A Homegrown Pilot Group
Air Line Pilot,
July/August 2002, p. 55
By Chris Dodd, Staff Writer
Maybe there’s something in the soil in Indiana, or at least in the air. It’s probably that wide-open farmland, with enough room to tuck an airstrip in quite nicely behind the barn, that grows so many airline pilots out of the heartland.
Greenfield, Ind., can claim the Sniders, for example. Talk to any one of them, and you sense the joy of growing up in an airline family. A very LARGE airline family—they have enough pilots to staff their own airline.
Here’s the roster:
• Father, Dale Sr., retired in 1981 after 31 years with US Airways;
• Dale Jr. ("D.K."), Terry, and Kim still work for that carrier; each a captain on the A330, the B-737, and the A320, respectively;
• Mark, medically retired from Delta Air Lines after 21 years;
• Robin, an MD-80 captain for American Airlines; and
• Darryl, an A320 captain for Northwest Airlines.
Now the grandchildren are coming on strong:
• Chris, D.K.’s oldest, has transitioned from flying the F-16C to flying for American as a first officer on B-737s, and
• Drew, Terry’s son, flies a Beech 1900 for Colgan Airways, a US Airways Express carrier.
All totaled, the Sniders have racked up more than 170 years of line flying, with 22 different named carriers through bankruptcies, mergers, name changes, and job changes.
Dale sometimes jokes that his six sons became pilots "so they wouldn’t have to work on a farm or in an office for a living."
His boys didn’t get pep talks about being airline pilots, or good union members, from their stolid Midwestern father. "It wasn’t Dad’s style to talk about things like that," remembers Darryl.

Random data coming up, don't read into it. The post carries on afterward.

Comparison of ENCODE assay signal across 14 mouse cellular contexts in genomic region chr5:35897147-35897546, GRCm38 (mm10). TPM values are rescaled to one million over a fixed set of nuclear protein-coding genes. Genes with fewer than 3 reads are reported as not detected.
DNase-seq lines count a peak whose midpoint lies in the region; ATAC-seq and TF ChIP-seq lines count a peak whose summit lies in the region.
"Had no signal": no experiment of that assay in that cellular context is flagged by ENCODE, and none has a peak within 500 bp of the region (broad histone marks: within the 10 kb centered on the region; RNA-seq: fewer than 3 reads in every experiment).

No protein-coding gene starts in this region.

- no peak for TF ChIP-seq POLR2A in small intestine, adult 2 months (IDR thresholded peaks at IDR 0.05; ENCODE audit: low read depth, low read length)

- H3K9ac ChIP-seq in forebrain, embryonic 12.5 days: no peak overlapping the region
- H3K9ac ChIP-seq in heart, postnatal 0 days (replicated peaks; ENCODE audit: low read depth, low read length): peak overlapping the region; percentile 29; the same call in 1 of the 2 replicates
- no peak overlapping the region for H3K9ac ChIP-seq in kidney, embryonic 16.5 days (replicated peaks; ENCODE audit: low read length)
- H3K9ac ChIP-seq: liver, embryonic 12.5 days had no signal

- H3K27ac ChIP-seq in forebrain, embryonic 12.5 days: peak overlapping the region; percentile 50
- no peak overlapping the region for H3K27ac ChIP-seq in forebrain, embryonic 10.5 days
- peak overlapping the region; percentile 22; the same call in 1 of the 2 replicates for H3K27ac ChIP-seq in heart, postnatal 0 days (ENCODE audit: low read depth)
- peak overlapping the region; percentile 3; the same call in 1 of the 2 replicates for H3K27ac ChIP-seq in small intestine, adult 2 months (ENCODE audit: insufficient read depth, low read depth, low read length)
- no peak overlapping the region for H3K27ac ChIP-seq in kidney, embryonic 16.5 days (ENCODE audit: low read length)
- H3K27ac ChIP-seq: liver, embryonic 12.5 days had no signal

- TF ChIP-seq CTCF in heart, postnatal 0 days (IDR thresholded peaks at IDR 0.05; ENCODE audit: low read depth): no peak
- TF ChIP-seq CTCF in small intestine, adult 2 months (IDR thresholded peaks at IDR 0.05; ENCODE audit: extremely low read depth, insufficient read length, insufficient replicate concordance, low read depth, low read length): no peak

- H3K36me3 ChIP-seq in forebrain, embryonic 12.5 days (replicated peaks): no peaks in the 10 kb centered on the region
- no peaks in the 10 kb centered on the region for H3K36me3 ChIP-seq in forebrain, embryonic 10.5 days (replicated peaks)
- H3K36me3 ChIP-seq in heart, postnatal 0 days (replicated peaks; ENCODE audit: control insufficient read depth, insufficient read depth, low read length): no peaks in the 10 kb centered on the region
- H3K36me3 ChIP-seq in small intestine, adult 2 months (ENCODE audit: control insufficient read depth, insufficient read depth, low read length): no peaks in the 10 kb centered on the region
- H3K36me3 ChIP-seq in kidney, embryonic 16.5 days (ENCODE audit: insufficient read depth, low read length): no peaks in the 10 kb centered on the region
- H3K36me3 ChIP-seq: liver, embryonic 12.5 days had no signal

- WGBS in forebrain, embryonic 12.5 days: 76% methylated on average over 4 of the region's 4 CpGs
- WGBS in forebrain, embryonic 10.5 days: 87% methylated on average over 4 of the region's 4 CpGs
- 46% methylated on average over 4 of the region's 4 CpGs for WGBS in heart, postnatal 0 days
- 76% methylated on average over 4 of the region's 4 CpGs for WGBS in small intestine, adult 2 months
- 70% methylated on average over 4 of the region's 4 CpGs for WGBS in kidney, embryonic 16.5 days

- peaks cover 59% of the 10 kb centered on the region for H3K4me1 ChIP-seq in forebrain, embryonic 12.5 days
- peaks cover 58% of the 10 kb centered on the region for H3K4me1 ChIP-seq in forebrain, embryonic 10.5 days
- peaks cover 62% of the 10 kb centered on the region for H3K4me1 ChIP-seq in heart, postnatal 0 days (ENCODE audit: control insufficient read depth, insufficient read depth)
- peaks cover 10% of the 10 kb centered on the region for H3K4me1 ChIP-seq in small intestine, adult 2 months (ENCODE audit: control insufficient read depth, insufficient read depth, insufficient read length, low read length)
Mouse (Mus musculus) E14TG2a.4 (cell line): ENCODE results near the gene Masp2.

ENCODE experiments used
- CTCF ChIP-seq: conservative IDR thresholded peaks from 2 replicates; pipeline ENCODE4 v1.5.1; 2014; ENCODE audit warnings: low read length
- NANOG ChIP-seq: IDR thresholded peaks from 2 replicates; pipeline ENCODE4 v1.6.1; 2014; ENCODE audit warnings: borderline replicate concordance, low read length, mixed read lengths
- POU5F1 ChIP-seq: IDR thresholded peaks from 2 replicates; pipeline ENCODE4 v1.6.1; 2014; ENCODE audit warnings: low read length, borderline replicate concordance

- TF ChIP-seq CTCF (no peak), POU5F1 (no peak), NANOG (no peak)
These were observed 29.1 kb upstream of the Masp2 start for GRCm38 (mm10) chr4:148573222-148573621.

But soloing at age 16 was as much a rite of passage for Dale and Carol Snider’s sons as getting a learner’s permit to drive was for any other kid that age. Dale permitted no joyriding, and his sons sweated bullets when they flew with him. "Dad took flying very seriously. It was always for a purpose," Darryl says.
Dale, Sr., was also determined to show his sons that the world was far wider than 145 acres of corn and soybeans. "We traveled a lot," Darryl remembers, smiling, "but that was in the days of 50 percent load factors." On one memorable vacation, Dale took the whole family "around the world backward in 18 days.…We slept one night in the Bombay Airport because no hotel rooms were available."
His father remembers another leg of that journey, hustling the family out of Tel Aviv one day ahead of the Four Day War. It was heady stuff, and from it the kids got the message, Darryl avers, "that the 9-to-5 routine was not going to be as good a deal" as a pilot’s calling.
They got the sense early, too, that the union was something worth making an effort for. Dale, who got hooked on flying after he and Carol took a $5 ride on a Ford Trimotor in 1940, signed on as a pilot for Turner Airlines, which became Lake Central, in 1950.
Dale flew his Bonanza from the farm’s airstrip up to Chicago to retrieve, from Dave Behncke’s office personally, the representation cards to organize the Lake Central pilots, then flew back and, by nightfall, had signed up all of them.
Activism, too, was heady stuff, and it made an early impression.
Dale owned a Dairy Queen as a sideline and put the boys to work there without pay. At one point, the three eldest staged a wildcat strike, and Darryl recounts with some amusement that D.K. was banished from the house. (He stayed a few days at his grandmother’s next door to the drive-in until his father cooled off.) "To this day, my father doesn’t think that was funny."
The same three—D.K., Terry, and Mark—entered the airlines through the military. All three flew fighters for the Indiana Air National Guard, as their father had before them. D.K., who flew 200 missions in Vietnam in the F-4 Phantom, is currently a general in the Guard.